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Publisher's Summary

Upon reaching the tumultuous 1980s, Olen Steinhauer's literary crime series set in Eastern Europe comes full circle as one of the People's Militia's earliest cases reemerges to torment its inspectors, including militia chief Emil Brod, the original detective on the case. His arrest of a revolutionary leader in the late 1940s resulted in the politician's imprisonment, but at the time Brod was too young to understand how great the cost would be.Only now, in 1989, when he is days from retirement and spends more and more time looking over his shoulder, does he realize that his actions in the line of duty may get him - and others - killed.Steinhauer masterfully brings together a story of revenge at any cost with the portrait of a country on the brink of collapse.
©2007 Olen Steinhauer; (P)2009 Blackstone Audio, Inc.
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Critic Reviews

"This is remarkable storytelling, exploring the life cycle of a state through the eyes of political idealists, government informants, and good cops like Brod who just want to solve crimes." (Booklist)
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Customer Reviews

Most Helpful

By Darwin8u on 08-06-12

Collapse of E. Block Nation's Moral/Social Order

In Steinhauer's 'almost brilliant' conclusion to his Yalta Boulevard Sequence(Bridge of Sighs, The Confession, 36 Yalta Boulevard, Liberation Movements, & Victory Square), Steinhauer examines the collapse of the moral and social order (both for a nation and individuals) when a former Eastern Block nation finally rejects its totalitarian regime and leader. 'Victory Square' is stronger and more graceful in its first half, but still manages to close out the series well.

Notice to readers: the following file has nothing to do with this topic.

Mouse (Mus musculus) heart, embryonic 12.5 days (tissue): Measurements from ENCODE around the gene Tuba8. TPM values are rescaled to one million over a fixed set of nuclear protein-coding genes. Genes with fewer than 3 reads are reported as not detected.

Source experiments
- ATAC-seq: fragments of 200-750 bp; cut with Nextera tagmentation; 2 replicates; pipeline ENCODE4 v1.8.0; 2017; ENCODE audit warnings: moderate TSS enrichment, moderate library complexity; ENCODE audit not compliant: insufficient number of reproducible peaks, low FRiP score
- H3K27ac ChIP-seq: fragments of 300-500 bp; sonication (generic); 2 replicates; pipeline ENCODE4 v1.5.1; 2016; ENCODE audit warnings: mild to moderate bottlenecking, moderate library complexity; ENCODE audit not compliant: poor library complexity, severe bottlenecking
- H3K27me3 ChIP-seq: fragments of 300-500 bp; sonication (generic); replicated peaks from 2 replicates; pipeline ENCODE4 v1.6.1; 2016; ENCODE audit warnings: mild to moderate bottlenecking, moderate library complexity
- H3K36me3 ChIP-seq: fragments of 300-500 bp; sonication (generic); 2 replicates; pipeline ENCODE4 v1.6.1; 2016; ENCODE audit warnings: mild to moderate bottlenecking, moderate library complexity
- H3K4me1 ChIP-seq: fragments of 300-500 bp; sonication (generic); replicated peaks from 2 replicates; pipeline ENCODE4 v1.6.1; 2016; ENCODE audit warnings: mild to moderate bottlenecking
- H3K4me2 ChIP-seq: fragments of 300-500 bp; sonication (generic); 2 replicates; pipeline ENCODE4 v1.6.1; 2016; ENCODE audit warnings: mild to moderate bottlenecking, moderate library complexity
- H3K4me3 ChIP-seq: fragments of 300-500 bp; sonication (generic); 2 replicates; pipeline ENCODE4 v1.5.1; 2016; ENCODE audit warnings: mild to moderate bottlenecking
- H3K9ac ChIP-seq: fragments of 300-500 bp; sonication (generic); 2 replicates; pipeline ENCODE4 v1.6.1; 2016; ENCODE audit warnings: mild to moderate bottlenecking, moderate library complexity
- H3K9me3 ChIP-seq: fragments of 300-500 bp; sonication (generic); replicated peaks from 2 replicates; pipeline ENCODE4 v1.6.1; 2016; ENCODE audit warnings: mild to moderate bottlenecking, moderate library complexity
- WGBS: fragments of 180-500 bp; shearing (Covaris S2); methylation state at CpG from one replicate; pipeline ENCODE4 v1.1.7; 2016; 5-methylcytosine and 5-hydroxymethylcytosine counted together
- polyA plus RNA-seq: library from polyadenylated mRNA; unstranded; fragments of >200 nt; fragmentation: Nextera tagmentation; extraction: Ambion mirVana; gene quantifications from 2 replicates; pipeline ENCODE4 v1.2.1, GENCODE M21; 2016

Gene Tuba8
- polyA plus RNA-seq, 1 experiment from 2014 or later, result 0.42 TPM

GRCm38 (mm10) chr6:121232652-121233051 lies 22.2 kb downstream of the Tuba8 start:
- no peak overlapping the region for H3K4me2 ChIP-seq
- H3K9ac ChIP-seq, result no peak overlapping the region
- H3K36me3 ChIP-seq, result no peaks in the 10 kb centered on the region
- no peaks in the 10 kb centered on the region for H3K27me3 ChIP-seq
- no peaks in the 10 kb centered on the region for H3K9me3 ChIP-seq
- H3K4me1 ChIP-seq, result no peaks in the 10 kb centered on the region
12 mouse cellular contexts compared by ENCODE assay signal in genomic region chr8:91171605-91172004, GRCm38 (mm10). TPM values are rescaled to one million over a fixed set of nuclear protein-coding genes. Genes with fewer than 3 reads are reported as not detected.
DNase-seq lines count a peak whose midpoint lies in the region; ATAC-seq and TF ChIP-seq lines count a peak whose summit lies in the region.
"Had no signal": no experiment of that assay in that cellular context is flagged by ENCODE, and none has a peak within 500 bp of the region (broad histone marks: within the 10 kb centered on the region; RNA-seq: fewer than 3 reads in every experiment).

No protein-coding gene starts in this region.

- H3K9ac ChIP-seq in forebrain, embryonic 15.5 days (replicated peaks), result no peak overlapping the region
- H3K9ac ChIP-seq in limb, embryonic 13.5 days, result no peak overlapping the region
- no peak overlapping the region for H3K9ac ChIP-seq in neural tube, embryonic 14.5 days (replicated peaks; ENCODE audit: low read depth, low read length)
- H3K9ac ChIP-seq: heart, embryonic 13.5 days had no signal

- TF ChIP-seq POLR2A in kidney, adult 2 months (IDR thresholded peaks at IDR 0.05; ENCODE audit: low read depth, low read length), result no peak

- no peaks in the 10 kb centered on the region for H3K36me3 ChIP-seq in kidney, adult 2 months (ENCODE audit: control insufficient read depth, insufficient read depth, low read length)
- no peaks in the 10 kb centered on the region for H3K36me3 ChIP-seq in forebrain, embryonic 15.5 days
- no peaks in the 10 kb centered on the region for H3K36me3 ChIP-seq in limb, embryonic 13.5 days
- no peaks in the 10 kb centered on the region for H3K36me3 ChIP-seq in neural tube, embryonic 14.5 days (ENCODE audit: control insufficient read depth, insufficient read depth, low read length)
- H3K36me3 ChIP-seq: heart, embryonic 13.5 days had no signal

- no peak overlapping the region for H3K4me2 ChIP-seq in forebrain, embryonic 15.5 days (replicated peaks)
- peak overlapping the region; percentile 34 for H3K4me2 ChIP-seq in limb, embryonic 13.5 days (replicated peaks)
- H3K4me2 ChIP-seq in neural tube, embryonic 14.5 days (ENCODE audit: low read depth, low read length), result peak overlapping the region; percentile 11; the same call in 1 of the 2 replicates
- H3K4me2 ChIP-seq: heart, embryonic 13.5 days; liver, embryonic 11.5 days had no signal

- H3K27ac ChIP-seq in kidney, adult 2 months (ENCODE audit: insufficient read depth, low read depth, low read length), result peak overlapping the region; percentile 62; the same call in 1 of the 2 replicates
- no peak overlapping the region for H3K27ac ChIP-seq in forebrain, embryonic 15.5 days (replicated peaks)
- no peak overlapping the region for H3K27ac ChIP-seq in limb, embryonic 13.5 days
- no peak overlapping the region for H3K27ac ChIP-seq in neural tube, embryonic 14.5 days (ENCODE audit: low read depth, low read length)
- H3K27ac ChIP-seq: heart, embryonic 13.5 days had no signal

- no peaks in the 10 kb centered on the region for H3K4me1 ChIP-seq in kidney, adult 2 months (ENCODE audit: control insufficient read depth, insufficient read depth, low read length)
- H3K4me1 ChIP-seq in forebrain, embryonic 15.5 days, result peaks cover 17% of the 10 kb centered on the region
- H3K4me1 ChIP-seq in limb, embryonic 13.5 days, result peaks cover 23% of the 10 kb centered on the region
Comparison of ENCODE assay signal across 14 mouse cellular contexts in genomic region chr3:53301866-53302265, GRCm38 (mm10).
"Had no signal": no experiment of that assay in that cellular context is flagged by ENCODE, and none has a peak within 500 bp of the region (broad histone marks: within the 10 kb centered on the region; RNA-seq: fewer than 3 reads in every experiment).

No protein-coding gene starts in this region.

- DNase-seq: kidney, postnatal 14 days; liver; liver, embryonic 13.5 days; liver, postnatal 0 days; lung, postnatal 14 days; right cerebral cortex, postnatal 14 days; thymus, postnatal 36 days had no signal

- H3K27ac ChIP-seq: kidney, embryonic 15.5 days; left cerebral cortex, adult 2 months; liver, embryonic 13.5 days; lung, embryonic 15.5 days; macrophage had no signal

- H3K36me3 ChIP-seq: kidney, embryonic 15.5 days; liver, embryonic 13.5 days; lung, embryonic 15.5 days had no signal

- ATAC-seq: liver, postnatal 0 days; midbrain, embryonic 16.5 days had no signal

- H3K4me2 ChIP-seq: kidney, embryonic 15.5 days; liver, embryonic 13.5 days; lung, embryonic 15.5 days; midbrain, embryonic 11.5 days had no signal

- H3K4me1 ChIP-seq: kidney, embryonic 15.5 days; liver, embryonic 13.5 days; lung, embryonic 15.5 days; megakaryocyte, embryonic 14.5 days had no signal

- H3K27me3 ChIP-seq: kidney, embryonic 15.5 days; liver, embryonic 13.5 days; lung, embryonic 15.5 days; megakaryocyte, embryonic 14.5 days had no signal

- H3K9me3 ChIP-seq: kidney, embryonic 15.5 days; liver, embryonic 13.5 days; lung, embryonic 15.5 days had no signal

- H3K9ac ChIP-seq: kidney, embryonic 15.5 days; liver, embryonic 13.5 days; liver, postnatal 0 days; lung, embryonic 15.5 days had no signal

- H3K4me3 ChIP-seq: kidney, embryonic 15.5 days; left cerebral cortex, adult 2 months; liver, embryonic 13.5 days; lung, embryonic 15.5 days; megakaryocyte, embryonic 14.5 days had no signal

Taken together, the five Yalta Boulevard novels are brilliant in their ability to communicate the narrative arc of East European totalitarianism in both the brutality, but also in the humanity of those individuals seeking to support and destroy its order. If you are going to read one of these novels, invest the time to read them all. While I could arm-chair quarterback my little issues with each novel, the series is definitely worth it. For me, it was similar to how I felt watching the entire HBO series 'the Wire'.

Each Yalta Blvd novel gave a unique perspective that together painted an amazing picture of a place, time and people. Even Steinhauer's conceit of using a fake country seems, in the end, to have been well played. It allowed his novels to grab interesting pieces of Hungarian, Romanian, Yugoslavian history and blend as needed. It is amazing how much good fiction can teach us.

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14 of 14 people found this review helpful


By Stevon on 10-27-09

Wow, excellent!

This is the best book in the series but you should read them all, first to last, to have this one make complete sense. When I started the series I thought they might be boring, drab anyway, but that it would show me how miserable life must have been in a Soviet bloc country. The lives depicted were pretty drab and miseerable but Steinhauer does a good job of weaving a story into the lives of the characters. It seems to me the governements of these countries have done a terrible job of helping their people, no only during socialism, communicsm, whatever you want to call it but for basically the last 100 years. In the end these people had the same hopes and dreams we all have, they all want a better life and the opportutnity to live their lives they way they want to. I know this ends the series but it would be interesting to see a cotinuation for the next two decades as well. I'm now offially a fan of Olen Stinhaer, I look forwrd to more tales from him.

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5 of 6 people found this review helpful

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